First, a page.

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|Collection Reference Number
|From Archive Folder
|The Henry Knox Papers  1-15 September 1783
|Confederation Congressman Hawkins to Henry Knox mentioning dispatched from diplomats before parliment
|14 September 1783
|Hawkins, Benjamin (1754-1816)
|Written by Confederation Congressman Hawkins to Major General Knox. Encloses a letter for Captain Hopkins from General Robert Howe (not included here). Mentions that there are dispatches from diplomats before Congress. Says "I can only inform you that the definitive treaty was not signed on the 27th of July."
|Revolutionary War Revolutionary War General Continental Congress Congress Treaty Global History and Civics Military History Navy Diplomacy
|Knox, Henry (1750-1806) Hawkins, Congressman (fl.1783)
|Princeton, New Jersey
|Creating a New Government
|The Henry Knox Papers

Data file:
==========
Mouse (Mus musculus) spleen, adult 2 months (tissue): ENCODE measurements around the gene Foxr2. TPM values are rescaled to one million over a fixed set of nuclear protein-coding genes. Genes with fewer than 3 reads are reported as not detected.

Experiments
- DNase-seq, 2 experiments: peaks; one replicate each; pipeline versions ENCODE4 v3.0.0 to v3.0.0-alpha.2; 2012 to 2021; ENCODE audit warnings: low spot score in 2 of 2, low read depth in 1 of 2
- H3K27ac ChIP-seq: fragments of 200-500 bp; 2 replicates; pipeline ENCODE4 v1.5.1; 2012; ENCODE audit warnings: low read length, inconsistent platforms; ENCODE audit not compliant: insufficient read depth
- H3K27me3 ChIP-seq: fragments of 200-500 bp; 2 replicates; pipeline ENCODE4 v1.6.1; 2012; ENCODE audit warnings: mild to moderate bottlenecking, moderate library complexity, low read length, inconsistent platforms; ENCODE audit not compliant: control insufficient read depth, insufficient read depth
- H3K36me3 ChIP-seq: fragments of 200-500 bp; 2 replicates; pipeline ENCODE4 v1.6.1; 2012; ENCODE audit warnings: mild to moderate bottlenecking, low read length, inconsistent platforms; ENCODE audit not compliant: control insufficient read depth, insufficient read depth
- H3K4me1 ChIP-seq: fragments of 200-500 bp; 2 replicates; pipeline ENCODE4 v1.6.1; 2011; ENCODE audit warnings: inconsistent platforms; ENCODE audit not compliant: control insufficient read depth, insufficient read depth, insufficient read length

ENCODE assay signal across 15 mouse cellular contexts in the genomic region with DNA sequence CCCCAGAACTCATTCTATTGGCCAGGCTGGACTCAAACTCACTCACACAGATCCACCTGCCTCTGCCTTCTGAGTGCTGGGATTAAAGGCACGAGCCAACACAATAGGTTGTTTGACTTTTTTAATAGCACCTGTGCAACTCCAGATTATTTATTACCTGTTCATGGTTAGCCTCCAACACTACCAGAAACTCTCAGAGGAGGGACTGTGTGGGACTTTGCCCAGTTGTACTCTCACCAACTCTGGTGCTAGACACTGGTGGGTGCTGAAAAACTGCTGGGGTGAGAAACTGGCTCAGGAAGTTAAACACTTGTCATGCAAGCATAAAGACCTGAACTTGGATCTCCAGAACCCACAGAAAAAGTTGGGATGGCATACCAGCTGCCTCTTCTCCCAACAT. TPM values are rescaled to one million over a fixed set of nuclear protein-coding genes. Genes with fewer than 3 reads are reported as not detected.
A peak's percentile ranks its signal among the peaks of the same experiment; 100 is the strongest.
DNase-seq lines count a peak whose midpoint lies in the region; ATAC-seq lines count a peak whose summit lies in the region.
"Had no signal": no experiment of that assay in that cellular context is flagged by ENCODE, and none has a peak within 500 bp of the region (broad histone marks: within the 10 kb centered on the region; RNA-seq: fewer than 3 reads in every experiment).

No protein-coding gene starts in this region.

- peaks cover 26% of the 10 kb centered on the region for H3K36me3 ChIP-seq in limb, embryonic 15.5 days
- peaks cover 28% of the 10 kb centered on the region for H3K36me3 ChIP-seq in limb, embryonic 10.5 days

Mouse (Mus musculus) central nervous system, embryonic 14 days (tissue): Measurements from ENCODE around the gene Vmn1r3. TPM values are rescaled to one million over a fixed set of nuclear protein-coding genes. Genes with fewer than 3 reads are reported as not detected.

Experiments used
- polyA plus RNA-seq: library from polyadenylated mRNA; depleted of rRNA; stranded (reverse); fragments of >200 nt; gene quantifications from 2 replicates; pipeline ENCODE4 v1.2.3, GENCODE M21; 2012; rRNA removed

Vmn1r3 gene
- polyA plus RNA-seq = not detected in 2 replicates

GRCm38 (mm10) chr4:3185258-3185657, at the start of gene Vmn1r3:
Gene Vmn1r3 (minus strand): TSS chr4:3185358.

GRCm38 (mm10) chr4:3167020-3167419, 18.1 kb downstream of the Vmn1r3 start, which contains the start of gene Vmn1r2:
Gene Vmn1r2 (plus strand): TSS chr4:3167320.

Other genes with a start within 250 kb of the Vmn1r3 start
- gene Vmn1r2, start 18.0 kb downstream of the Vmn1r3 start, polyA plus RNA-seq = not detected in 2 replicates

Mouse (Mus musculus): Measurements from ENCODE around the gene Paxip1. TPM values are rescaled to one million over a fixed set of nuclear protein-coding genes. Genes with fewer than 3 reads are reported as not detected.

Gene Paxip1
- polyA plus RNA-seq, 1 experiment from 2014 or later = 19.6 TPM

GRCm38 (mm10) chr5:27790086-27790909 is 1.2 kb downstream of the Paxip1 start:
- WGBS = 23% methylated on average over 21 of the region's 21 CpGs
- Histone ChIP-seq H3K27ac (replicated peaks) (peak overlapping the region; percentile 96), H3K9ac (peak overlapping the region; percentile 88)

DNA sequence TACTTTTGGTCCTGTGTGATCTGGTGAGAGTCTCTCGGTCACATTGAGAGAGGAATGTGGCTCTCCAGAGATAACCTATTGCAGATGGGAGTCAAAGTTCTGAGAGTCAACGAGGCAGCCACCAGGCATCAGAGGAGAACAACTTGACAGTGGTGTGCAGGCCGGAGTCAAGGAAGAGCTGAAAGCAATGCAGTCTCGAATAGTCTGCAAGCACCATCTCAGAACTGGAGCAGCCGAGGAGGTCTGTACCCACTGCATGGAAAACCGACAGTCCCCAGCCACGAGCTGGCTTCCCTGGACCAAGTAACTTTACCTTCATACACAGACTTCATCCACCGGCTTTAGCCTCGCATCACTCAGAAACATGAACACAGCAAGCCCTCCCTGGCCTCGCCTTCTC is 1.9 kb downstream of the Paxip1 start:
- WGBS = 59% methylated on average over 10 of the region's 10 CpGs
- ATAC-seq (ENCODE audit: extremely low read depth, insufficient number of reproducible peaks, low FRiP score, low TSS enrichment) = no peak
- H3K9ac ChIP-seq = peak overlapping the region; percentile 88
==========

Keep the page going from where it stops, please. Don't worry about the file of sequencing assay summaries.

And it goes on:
|Benjamin Hawkins, usually known as Colonel Hawkins, was an American farmer, statesman, and Indian agent from North Carolina. He was a delegate to the Continental Congress and a United States Senator, as well as a long term diplomat and agent to the Creek Indians. Hawkins was commissioned a Colonel and served on George Washington's staff, assisting with French translation. He was released from federal service late in 1777 and was elected to the North Carolina House of Representatives in 1778. He served there until 1779, and again in 1784. The Carolina Assembly sent him to the Continental Congress as their delegate from 1781 to 1783, and again in 1787. In 1789, he was a delegate in the North Carolina convention that ratified the United States Constitution. He was then elected to the first U.S. Senate and served from 1789 to 1795. Early in his Senate career, he was counted in the ranks of those Senators viewed as Pro-Administration, but by the third congress, he generally sided with Senators of the Republican or Anti-Administration Party. In 1796 President Washington appointed him General Superintendent of Indian Affairs dealing with all tribes south of the Ohio River and he moved to Crawford County, Georgia, where he lived until his death in 1816.
|The Gilder Lehrman Institute of American History
|Settlement, Commerce, Revolution and Reform: 1493-1859